Pseudomonas aeruginosa Ventilator-Associated Pneumonia Rabbit Model for Preclinical Drug Development
Nguyen, N.T.Q.; Gras, E.; Tran, N.D.; Nguyen, N.N.Y.; Lam, H.T.H.; Weiss, W.J.; Doan, T.N.M.; Diep, B.A.
Antimicrobial Agents and ChemoTherapy 65(7): E0272420
ISSN/ISBN: 1098-6596 PMID: 33972247 Accession: 079198489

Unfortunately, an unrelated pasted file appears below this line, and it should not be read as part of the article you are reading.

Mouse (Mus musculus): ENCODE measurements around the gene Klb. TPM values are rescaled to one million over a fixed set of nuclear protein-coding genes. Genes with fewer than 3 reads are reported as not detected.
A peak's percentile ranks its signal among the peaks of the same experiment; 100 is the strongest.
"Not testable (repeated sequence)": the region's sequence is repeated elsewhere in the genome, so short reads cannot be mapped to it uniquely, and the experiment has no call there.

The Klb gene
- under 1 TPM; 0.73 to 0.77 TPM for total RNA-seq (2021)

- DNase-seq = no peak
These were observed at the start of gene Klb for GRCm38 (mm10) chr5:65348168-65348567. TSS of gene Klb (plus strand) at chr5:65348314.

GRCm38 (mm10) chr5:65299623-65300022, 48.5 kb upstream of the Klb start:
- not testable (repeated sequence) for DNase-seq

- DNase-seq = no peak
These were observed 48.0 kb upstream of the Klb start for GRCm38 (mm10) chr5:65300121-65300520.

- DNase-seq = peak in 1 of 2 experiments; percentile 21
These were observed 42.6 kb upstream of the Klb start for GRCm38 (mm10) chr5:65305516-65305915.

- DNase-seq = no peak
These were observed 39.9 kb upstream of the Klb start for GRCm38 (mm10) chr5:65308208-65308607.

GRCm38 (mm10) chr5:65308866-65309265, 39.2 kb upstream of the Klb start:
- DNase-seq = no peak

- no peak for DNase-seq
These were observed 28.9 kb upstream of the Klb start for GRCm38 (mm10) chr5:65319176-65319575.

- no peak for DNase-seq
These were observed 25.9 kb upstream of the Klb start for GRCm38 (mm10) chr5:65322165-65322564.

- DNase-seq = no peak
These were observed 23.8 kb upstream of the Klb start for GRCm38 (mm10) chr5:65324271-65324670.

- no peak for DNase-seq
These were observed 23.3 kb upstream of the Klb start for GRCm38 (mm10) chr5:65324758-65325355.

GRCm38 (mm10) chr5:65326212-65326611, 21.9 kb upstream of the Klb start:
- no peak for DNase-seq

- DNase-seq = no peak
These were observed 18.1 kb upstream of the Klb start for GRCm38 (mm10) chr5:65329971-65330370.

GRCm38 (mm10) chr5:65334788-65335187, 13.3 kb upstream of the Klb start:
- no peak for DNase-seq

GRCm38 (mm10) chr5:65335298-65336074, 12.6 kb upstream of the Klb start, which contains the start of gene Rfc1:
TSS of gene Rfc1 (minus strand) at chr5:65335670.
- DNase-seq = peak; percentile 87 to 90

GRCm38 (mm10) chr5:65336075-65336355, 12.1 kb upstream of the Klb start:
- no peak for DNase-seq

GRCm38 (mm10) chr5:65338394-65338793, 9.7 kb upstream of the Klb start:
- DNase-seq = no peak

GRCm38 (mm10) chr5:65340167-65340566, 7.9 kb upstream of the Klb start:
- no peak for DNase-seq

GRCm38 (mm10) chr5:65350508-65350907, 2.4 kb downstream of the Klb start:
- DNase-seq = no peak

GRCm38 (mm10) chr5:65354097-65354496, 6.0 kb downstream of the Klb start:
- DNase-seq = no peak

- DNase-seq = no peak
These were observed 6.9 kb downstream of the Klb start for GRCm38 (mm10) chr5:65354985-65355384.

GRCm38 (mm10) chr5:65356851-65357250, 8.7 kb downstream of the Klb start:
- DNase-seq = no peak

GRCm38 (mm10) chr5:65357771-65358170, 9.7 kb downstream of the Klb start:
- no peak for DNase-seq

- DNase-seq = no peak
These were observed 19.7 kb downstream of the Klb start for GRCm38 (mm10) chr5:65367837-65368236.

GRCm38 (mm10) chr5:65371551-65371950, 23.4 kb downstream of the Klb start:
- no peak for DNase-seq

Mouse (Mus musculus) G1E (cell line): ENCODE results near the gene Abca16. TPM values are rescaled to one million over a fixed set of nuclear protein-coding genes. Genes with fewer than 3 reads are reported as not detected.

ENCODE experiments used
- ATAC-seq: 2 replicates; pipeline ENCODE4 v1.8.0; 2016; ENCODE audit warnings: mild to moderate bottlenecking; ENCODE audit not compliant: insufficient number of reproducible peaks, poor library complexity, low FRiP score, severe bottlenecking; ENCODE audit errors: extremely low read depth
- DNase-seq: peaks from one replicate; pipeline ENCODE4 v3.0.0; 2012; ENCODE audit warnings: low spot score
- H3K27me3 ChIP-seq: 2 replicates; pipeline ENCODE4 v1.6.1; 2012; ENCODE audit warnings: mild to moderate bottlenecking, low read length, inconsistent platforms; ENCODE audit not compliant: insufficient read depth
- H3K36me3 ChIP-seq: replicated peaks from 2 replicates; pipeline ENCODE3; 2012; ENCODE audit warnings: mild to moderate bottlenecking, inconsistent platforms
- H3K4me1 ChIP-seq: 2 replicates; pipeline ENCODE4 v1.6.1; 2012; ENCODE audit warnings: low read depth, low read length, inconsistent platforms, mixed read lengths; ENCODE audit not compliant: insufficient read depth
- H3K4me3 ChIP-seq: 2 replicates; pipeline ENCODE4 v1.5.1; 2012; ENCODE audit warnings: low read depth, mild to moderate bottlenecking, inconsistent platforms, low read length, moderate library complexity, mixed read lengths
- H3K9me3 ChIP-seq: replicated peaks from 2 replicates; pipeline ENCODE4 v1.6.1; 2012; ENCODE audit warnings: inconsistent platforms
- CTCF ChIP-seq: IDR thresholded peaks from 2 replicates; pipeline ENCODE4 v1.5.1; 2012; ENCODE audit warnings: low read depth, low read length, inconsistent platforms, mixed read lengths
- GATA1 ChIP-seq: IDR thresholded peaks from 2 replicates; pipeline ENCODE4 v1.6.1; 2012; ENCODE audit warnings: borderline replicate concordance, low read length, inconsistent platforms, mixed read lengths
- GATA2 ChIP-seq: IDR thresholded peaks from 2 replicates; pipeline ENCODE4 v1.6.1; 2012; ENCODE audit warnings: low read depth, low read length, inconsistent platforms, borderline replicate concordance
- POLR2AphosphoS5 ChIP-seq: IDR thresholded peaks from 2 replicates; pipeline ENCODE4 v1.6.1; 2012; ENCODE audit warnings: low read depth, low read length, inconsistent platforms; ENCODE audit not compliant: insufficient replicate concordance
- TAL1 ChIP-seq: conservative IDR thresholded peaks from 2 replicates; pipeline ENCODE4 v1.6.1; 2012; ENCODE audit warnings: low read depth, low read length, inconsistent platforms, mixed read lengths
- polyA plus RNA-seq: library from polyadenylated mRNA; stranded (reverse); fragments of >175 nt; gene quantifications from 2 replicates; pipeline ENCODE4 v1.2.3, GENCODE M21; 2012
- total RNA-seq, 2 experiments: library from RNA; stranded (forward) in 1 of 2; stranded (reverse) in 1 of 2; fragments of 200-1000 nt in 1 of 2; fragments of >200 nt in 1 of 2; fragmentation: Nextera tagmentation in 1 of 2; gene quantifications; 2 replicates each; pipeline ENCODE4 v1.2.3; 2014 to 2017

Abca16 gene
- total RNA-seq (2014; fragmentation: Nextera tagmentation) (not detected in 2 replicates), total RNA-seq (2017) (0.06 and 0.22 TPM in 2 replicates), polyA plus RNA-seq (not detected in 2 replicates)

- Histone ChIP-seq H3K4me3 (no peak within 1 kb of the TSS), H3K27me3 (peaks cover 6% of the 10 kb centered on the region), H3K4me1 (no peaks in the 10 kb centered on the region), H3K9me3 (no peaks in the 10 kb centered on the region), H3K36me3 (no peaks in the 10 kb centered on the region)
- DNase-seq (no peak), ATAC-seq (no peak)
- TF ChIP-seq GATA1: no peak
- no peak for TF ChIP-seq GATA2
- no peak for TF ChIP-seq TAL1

Development and validation of large animal models of Pseudomonas aeruginosa ventilator-associated pneumonia are needed for testing new drug candidates in a manner that mimics how they will be used clinically. We developed a new model in which rabbits were ventilated with low tidal volume and challenged with P. aeruginosa to recapitulate hallmark clinical features of acute respiratory distress syndrome (ARDS): acute lung injury and inflammation, progressive decrease in arterial oxygen partial pressure to fractional inspired oxygen PaO2:FiO2, leukopenia, neutropenia, thrombocytopenia, hyperlactatemia, severe hypotension, bacterial dissemination from lung to other organs, multiorgan dysfunction, and ultimately death. We evaluated the predictive power of this rabbit model for antibiotic efficacy testing by determining whether a humanized dosing regimen of meropenem, a potent antipseudomonal β-lactam antibiotic, when administered with or without intensive care unit (ICU)-supportive care (fluid challenge and norepinephrine), could halt or reverse natural disease progression. Our humanized meropenem dosing regimen produced a plasma concentration-time profile in the rabbit model similar to those reported in patients with ventilator-associated bacterial pneumonia. In this rabbit model, treatment with humanized meropenem and ICU-supportive care achieved the highest level of survival, halted the worsening of ARDS biomarkers, and reversed lethal hypotension, although treatment with humanized meropenem alone also conferred some protection compared to treatment with placebo (saline) alone or placebo plus ICU-supportive care. In conclusion, this rabbit model could help predict whether an antibiotic will be efficacious for the treatment of human ventilator-associated pneumonia.